IMF Boss Says Europe Can Avoid Debt Trap, Difficult to Believe in Crypto as Money
Speaking at a virtual event hosted by Bocconi University in Italy, Ms Georgieva said that Central Bank Digital Currencies (CBDCs) are the most reliable form of digital money.
The IMF chief regards cryptocurrencies as “de-facto assets”. However, they are not backed by assets that hold their value stable and can rise and decline drastically. She stated that in the history of money, it is difficult to think of cryptocurrencies as money.
“It is very impressive how much the international community, the central banks, institutions like ours are now actively engaged to make sure that in this fast-moving world of digitalization, money is a source of confidence and helps the economy function rather than (being) a risk,” Ms Georgieva commented.
The head of the IMF gave the remarks in Europe whereby she said that medium-term fiscal consolidation and growth would put the continent in a proper condition to avoid another debt crisis (like that one witnessed between 2007 and 2008), despite the increasing debt levels caused by the Covid-19 pandemic.
Ms Georgieva stated that nations would need to carefully plan how to shift course to medium-term fiscal consolidation to prevent the increased pandemic-related debt burden.
Georgieva further revealed that 110 nations among the IMF membership are at some stage of exploring into CBDCs. A major challenge facing such projects is how to regulate the interoperability of digital currencies.
Ms Georgieva stated that the key consideration that policymakers should take is to examine whether CBDCs can be a trustable means of exchange that the public can rely on. Other comments she spoke about involve whether digital currencies can contribute to domestic economic stability and fit into international regulatory frameworks, like those developed by The Bank for International Settlements (BIS).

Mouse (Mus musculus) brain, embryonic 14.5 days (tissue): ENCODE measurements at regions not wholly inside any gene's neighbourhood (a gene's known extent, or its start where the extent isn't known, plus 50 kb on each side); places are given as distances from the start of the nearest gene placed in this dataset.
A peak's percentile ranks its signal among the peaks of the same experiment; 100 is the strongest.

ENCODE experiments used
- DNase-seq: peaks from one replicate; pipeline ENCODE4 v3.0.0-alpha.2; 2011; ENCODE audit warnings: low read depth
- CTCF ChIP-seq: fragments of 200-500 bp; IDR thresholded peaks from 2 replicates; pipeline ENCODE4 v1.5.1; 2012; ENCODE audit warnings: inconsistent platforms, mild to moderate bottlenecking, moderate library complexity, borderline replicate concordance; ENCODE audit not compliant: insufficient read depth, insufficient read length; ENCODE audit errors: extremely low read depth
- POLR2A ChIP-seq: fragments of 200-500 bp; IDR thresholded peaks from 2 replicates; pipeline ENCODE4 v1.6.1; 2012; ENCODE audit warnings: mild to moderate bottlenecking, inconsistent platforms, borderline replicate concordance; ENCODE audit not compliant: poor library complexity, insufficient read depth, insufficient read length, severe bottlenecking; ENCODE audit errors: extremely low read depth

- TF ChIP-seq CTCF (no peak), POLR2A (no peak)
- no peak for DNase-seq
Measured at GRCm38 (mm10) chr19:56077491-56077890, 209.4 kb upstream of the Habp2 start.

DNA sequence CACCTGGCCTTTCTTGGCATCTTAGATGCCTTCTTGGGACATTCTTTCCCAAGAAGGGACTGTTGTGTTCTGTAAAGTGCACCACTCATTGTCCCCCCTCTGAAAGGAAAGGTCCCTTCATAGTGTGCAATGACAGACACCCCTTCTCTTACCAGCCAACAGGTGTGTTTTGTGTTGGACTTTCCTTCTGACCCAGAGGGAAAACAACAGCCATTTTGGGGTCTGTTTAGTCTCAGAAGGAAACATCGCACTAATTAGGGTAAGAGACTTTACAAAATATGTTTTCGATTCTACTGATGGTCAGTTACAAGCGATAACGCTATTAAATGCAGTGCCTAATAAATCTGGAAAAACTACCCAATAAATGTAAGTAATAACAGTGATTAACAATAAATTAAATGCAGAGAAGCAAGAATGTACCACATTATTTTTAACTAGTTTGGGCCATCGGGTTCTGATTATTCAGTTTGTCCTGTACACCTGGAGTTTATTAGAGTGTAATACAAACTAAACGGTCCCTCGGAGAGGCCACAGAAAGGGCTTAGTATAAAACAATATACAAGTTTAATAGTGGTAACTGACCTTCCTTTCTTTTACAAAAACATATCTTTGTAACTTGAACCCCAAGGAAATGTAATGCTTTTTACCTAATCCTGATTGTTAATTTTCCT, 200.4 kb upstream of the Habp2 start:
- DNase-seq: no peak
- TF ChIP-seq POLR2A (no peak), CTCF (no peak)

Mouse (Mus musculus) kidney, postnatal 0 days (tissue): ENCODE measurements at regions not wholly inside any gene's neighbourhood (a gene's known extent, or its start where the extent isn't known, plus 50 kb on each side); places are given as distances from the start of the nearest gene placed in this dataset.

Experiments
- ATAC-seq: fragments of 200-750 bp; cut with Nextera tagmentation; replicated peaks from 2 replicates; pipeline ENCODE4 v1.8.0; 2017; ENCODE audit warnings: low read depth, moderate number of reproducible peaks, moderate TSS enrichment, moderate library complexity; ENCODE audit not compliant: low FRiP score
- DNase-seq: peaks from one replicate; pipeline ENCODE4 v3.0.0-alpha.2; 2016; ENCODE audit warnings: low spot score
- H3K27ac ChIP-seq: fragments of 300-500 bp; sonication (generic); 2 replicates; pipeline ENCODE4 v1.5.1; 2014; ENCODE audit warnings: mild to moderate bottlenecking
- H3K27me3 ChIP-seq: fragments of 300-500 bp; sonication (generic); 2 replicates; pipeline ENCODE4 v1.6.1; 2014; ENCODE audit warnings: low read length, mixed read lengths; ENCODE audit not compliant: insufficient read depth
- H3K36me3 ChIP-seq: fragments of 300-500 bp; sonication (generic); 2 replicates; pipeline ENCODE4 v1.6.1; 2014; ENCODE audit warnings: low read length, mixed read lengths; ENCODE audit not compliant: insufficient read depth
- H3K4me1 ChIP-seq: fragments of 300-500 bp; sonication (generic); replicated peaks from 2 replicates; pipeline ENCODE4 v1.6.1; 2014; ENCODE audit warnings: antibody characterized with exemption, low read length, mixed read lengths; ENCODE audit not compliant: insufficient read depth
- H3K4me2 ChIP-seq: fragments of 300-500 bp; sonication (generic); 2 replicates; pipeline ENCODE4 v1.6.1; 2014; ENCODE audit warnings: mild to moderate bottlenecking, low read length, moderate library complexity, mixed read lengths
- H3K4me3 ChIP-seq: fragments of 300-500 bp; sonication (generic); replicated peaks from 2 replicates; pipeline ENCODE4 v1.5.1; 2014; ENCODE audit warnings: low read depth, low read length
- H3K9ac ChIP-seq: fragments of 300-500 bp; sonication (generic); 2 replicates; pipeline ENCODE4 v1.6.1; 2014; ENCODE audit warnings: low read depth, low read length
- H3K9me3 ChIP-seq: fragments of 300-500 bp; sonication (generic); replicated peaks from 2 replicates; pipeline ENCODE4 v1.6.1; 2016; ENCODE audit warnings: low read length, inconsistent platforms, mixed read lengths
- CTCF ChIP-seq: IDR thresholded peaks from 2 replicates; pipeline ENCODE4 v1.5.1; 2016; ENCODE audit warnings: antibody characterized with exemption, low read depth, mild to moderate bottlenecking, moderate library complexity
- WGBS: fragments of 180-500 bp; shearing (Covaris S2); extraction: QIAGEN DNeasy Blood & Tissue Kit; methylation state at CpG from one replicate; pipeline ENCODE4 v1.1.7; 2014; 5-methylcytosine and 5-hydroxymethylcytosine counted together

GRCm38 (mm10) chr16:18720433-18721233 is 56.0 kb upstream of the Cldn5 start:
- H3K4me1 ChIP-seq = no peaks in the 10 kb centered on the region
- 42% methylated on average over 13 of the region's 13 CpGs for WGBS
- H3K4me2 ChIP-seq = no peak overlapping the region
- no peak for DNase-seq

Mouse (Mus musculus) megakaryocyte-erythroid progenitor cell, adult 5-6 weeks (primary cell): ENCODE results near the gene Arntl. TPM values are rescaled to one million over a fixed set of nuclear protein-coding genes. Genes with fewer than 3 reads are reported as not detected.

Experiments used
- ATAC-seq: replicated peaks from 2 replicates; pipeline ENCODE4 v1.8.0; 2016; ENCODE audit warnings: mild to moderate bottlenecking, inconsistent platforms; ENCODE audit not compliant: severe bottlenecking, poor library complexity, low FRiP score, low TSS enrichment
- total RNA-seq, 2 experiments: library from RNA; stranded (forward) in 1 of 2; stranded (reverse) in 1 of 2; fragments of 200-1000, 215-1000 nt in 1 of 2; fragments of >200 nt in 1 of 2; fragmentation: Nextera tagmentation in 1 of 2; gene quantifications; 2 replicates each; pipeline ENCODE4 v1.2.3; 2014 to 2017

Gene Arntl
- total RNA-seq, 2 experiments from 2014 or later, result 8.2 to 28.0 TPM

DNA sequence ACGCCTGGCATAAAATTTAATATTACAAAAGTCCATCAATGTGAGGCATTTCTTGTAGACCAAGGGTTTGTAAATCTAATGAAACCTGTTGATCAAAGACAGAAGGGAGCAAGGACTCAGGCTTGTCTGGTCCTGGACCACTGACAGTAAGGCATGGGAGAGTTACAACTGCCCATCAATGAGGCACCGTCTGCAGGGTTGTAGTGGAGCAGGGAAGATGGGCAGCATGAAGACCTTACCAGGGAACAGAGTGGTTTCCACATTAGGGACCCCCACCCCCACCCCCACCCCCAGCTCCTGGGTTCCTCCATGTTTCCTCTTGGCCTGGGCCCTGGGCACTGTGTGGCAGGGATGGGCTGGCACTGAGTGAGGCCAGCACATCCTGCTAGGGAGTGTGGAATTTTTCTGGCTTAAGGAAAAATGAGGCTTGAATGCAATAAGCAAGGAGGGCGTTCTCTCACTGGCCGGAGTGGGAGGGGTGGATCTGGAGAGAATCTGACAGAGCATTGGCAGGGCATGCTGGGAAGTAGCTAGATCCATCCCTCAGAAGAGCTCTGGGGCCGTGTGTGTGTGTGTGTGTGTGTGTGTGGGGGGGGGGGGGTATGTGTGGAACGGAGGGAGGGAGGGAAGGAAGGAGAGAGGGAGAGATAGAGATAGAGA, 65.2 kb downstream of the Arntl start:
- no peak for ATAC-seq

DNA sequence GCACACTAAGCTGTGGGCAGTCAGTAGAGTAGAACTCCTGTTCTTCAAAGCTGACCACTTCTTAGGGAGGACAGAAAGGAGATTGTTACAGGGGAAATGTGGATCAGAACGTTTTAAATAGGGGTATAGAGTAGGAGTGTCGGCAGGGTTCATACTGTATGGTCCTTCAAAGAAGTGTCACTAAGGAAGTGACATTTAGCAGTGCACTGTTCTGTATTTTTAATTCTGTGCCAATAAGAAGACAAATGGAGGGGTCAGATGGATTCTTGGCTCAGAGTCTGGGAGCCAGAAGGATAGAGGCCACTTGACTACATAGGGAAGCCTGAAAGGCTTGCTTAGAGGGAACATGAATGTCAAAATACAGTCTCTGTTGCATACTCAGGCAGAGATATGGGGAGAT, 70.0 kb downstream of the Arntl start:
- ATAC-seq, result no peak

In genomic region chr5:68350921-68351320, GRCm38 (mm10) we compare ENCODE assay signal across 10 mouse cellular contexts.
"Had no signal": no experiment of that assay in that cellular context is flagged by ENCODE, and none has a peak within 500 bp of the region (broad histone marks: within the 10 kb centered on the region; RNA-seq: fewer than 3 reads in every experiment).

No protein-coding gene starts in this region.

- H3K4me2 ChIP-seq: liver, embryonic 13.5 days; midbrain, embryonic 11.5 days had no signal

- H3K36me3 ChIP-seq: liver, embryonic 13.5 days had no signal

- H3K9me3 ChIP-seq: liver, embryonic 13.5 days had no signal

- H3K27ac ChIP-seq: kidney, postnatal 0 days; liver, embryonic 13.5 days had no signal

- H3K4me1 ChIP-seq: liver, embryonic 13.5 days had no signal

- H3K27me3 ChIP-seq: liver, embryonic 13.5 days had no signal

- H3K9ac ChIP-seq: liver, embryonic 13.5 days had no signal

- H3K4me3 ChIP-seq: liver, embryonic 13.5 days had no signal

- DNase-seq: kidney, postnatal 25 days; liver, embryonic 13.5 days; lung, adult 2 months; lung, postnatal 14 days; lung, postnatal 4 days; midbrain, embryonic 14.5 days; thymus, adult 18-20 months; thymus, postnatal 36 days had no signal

Crypto Boom Worries Regulators
The comments made by Ms Georgieva about cryptocurrencies come a few days after the IMF recently warned about the global risks coming from the boom associated with unregulated cryptocurrencies.
Earlier this month, IMF stated that stricter regulation is needed to prevent the rapid growth in crypto assets in the making financial instability, the funding of terrorism, and defrauding of consumers.
On October 1, the Washington-based institution stated that the 10-fold increase in the market value of cryptocurrencies to more than $2 trillion since early 2020 required more collaborative and active supervision by governments. The international body also mentioned that several of the new crypto-assets lack robust governance and risk practices.
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